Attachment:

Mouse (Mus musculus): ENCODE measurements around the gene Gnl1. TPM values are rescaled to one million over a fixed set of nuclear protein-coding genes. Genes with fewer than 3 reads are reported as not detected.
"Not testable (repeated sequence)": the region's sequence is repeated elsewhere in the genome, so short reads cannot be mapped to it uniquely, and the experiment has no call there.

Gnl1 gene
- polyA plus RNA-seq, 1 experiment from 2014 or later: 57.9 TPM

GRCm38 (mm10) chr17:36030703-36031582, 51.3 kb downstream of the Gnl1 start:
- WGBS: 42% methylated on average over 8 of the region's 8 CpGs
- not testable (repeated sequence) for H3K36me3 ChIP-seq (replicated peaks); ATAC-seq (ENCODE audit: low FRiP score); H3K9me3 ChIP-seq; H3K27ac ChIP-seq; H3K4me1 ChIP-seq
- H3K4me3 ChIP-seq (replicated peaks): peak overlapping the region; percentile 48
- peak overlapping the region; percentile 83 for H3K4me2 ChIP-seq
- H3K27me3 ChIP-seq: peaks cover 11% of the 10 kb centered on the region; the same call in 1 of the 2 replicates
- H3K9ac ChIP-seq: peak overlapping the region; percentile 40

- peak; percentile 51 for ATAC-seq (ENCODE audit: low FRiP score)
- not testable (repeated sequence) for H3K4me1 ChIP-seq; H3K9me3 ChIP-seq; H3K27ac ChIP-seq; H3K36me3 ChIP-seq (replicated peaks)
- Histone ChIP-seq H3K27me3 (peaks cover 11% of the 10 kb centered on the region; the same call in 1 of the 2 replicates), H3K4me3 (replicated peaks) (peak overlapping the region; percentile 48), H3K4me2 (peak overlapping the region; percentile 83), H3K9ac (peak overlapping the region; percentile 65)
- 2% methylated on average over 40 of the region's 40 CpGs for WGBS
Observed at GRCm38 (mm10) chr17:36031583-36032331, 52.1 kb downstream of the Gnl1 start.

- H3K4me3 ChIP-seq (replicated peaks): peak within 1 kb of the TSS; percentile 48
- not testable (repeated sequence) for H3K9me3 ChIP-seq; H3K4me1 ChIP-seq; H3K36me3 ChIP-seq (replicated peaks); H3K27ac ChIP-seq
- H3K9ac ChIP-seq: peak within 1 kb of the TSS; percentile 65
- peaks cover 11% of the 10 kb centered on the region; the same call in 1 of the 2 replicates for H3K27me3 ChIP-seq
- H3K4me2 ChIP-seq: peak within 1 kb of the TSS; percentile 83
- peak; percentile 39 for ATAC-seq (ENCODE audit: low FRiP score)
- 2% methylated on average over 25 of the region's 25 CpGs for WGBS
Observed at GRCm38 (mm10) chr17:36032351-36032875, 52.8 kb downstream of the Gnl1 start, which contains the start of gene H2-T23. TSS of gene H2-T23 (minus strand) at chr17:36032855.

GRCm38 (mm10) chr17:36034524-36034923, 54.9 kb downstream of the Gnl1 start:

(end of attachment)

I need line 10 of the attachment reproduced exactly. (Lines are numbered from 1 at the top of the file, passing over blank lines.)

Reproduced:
- H3K27me3 ChIP-seq: peaks cover 11% of the 10 kb centered on the region; the same call in 1 of the 2 replicates